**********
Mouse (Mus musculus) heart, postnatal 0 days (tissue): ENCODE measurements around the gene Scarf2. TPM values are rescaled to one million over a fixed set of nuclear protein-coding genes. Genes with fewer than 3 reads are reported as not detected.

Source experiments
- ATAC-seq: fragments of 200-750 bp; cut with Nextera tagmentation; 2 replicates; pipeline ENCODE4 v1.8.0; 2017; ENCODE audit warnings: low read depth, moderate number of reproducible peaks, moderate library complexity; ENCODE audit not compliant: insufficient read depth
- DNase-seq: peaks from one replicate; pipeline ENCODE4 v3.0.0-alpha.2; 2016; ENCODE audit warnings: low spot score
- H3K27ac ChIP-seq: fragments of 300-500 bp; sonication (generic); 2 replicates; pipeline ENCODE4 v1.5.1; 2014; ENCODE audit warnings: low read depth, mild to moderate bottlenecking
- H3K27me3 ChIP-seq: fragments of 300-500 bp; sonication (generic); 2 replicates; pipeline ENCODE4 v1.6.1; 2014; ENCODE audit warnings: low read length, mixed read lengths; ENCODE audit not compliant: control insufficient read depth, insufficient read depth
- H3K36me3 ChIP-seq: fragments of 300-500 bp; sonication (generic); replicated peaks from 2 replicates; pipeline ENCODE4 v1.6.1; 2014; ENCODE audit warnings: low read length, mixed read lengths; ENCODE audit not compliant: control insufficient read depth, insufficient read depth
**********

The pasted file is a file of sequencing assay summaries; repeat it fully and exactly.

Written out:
Mouse (Mus musculus) heart, postnatal 0 days (tissue): ENCODE measurements around the gene Scarf2. TPM values are rescaled to one million over a fixed set of nuclear protein-coding genes. Genes with fewer than 3 reads are reported as not detected.

Source experiments
- ATAC-seq: fragments of 200-750 bp; cut with Nextera tagmentation; 2 replicates; pipeline ENCODE4 v1.8.0; 2017; ENCODE audit warnings: low read depth, moderate number of reproducible peaks, moderate library complexity; ENCODE audit not compliant: insufficient read depth
- DNase-seq: peaks from one replicate; pipeline ENCODE4 v3.0.0-alpha.2; 2016; ENCODE audit warnings: low spot score
- H3K27ac ChIP-seq: fragments of 300-500 bp; sonication (generic); 2 replicates; pipeline ENCODE4 v1.5.1; 2014; ENCODE audit warnings: low read depth, mild to moderate bottlenecking
- H3K27me3 ChIP-seq: fragments of 300-500 bp; sonication (generic); 2 replicates; pipeline ENCODE4 v1.6.1; 2014; ENCODE audit warnings: low read length, mixed read lengths; ENCODE audit not compliant: control insufficient read depth, insufficient read depth
- H3K36me3 ChIP-seq: fragments of 300-500 bp; sonication (generic); replicated peaks from 2 replicates; pipeline ENCODE4 v1.6.1; 2014; ENCODE audit warnings: low read length, mixed read lengths; ENCODE audit not compliant: control insufficient read depth, insufficient read depth